Deaths: leading causes for 2000.Natl Vital Stat Rep 2002; 50(16):1-85NV
This report presents final 2000 data on the 10 leading causes of death in the United States by age, race, sex, and Hispanic origin. Leading causes of infant, neonatal, and postneonatal death are also presented. This report supplements the annual report of final mortality statistics.
Data in this report are based on information from all death certificates filed in the 50 States and the District of Columbia in 2000. Causes of death classified by the International Statistical Classification of Diseases and Related Health Problems, Tenth Revision (ICD-10) are ranked according to the number of deaths assigned to rankable causes.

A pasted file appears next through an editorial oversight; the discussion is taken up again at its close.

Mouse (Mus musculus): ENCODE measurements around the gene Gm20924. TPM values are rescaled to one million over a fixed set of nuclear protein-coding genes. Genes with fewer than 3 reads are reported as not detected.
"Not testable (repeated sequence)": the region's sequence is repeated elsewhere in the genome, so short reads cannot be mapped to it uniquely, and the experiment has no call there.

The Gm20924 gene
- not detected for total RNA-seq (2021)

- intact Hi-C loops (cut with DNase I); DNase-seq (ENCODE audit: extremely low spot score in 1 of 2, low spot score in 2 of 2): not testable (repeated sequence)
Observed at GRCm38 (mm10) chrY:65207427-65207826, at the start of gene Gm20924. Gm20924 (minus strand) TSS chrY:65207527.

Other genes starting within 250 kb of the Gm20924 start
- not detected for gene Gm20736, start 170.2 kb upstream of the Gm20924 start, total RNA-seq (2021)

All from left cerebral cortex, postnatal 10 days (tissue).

In 2000 the 10 leading causes of death were (in rank order) Diseases of heart; Malignant neoplasms; Cerebrovascular diseases; Chronic lower respiratory diseases; Accidents (unintentional injuries); Diabetes mellitus; Influenza and pneumonia; Alzheimer's disease; Nephritis, nephrotic syndrome and nephrosis; and Septicemia and accounted for nearly 80 percent of all deaths occurring in the United States. Differences in the rankings are evidently by age, sex, race, and Hispanic origin. Leading causes of infant death for 2000 were (in rank order) Congenital malformations, deformations and chromosomal abnormalities; Disorders related to short gestation and low birthweight, not elsewhere classified; Sudden infant death syndrome; Newborn affected by maternal complications of pregnancy; Newborn affected by complications of placenta, cord and membranes; Respiratory distress of newborn; Accidents (unintentional injuries); Bacterial sepsis of newborn; Diseases of the circulatory system; and Intrauterine hypoxia and birth asphyxia. Important variation in the leading causes of infant death is noted for the neonatal and postneonatal periods.